Florida Lake Management Society Annual Conference, Naples, Florida, June 4 – 7, 2007
The advantages of these strategies were two-fold. At least two basins were kept at full-pool through the project phases, thereby reducing the impact on recreational users. During the “harvester” project phase, work was conducted in all three basins under “high-water” conditions. During the drawdown project phase, work on the central basin, which receives the least fishing pressure and has no public boat ramp, was conducted in December and January when fishing pressure is highest. Work in the west basin was conducted in March and April as recreational use declines until summer. The east basin, which receives the greatest recreational use and has two public ramps, was kept high through the winter and spring. Secondly, basins adjacent to the dewatered basin were used to assist in basin refill after tussock removal is completed, thereby reducing refill time and dependence on rain for refill. However, drought conditions during and following the drawdown project contributed the partial dewatering of the east basin during refill of the west basin. Since 2002, the FFWCC, in coordination with Southwest Florida Water Management District (SWFWMD), Florida Department of Environment Protection Bureau of Invasive Plant Management, and Highlands County, have enhanced over 70 hectares, or about two-thirds, of the littoral habitat available in Lake Josephine through tussock and organic sediment removal.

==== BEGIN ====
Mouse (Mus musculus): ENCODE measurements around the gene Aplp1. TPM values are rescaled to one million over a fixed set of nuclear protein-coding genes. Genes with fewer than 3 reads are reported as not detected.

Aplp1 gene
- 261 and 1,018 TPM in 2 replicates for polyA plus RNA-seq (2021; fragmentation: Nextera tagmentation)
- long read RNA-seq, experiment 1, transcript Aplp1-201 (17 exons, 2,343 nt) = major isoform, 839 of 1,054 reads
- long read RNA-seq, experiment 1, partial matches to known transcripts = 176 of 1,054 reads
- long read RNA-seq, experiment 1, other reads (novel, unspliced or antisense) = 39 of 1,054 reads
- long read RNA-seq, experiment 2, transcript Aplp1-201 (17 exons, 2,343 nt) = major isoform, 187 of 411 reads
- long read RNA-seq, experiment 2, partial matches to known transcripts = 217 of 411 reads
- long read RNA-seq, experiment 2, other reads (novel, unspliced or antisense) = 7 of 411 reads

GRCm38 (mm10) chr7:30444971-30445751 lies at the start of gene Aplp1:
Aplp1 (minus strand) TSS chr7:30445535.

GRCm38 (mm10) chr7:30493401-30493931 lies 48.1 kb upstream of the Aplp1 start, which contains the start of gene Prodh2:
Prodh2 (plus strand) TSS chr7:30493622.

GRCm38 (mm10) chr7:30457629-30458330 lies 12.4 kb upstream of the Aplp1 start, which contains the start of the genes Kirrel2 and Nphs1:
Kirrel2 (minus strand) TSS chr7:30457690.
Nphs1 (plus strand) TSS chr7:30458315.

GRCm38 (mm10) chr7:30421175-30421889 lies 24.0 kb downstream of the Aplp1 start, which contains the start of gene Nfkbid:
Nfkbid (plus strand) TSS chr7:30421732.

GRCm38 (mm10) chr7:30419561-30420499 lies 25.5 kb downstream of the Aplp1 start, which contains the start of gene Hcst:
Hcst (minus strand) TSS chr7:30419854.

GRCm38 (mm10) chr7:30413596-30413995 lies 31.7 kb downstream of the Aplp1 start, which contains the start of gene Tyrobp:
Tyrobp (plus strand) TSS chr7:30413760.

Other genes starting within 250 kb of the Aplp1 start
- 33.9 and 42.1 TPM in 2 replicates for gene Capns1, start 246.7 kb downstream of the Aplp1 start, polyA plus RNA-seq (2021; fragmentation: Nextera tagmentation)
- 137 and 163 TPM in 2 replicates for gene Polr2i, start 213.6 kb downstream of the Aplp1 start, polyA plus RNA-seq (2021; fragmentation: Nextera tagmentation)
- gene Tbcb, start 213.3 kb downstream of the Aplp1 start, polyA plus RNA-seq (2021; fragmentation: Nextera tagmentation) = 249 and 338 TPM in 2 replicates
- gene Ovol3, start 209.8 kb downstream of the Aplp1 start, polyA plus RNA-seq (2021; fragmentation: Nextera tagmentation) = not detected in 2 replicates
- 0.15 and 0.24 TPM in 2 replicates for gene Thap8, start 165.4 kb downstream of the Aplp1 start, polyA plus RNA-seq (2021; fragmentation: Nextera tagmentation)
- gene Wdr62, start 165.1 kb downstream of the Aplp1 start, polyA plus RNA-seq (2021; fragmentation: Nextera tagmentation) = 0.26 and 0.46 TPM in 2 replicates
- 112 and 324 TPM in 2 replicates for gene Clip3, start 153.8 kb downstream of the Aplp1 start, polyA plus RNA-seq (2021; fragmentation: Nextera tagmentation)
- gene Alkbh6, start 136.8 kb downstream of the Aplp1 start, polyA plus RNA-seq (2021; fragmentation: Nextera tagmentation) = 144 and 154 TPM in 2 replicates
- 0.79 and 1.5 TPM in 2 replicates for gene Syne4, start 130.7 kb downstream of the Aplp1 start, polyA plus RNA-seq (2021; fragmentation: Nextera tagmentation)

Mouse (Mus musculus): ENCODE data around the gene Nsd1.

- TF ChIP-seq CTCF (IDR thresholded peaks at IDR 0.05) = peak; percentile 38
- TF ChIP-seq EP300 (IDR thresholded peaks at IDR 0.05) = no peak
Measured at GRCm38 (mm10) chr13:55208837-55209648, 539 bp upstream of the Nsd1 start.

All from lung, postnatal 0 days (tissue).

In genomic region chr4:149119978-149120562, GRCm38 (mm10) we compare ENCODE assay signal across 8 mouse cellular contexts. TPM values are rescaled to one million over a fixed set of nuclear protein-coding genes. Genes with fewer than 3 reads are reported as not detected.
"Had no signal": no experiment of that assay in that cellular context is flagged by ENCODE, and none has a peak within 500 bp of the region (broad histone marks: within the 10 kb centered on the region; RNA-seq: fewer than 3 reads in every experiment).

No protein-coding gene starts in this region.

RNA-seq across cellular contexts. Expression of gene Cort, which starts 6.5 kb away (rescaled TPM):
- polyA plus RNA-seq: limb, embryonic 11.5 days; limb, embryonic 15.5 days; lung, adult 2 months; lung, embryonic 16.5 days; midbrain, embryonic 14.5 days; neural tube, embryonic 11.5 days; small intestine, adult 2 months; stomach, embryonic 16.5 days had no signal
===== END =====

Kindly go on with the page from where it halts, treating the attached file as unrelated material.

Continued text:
Colonization and management of aquatic plants at enhanced sites has been monitored following each project phase. We have transplanted 500,000 aquatic plants (200,000 giant bulrush; 133,333 jointed spikerush; 100,000 Egyptian paspalidium; 66,667 maidencane) and 400
bald cypress trees. Invasive aquatic encourage recruitment of desirable
plants are plants.
also being controlled with aquatic herbicides to A long-term maintenance program has been
implemented to enhanced areas.
maintain desirable vegetation communities and prevent formation of tussocks in Although the program is being administered by the Highlands County Aquatic
Weed Control Project, Highlands County.
Expected benefits of aquatic habitat enhancement on Lake Josephine include:
Improvement of foraging, spawning, and protective habitat for invertebrate, fish, waterfowl, and wading bird populations;
Natural reestablishment of desirable native aquatic plant communities and increased diversity of plant species;
Improvement of water movement within littoral areas, allowing the flushing of accumulated detritus;
Improved access into littoral areas for recreational users (anglers, hunters, wildlife watchers, pleasure boaters, etc.);
Reduction of nutrient (phosphorus and nitrogen) loading into the lake through the removal and sequestering of organic material;
Increased aesthetic value for the lake.
Session 6B – Page 5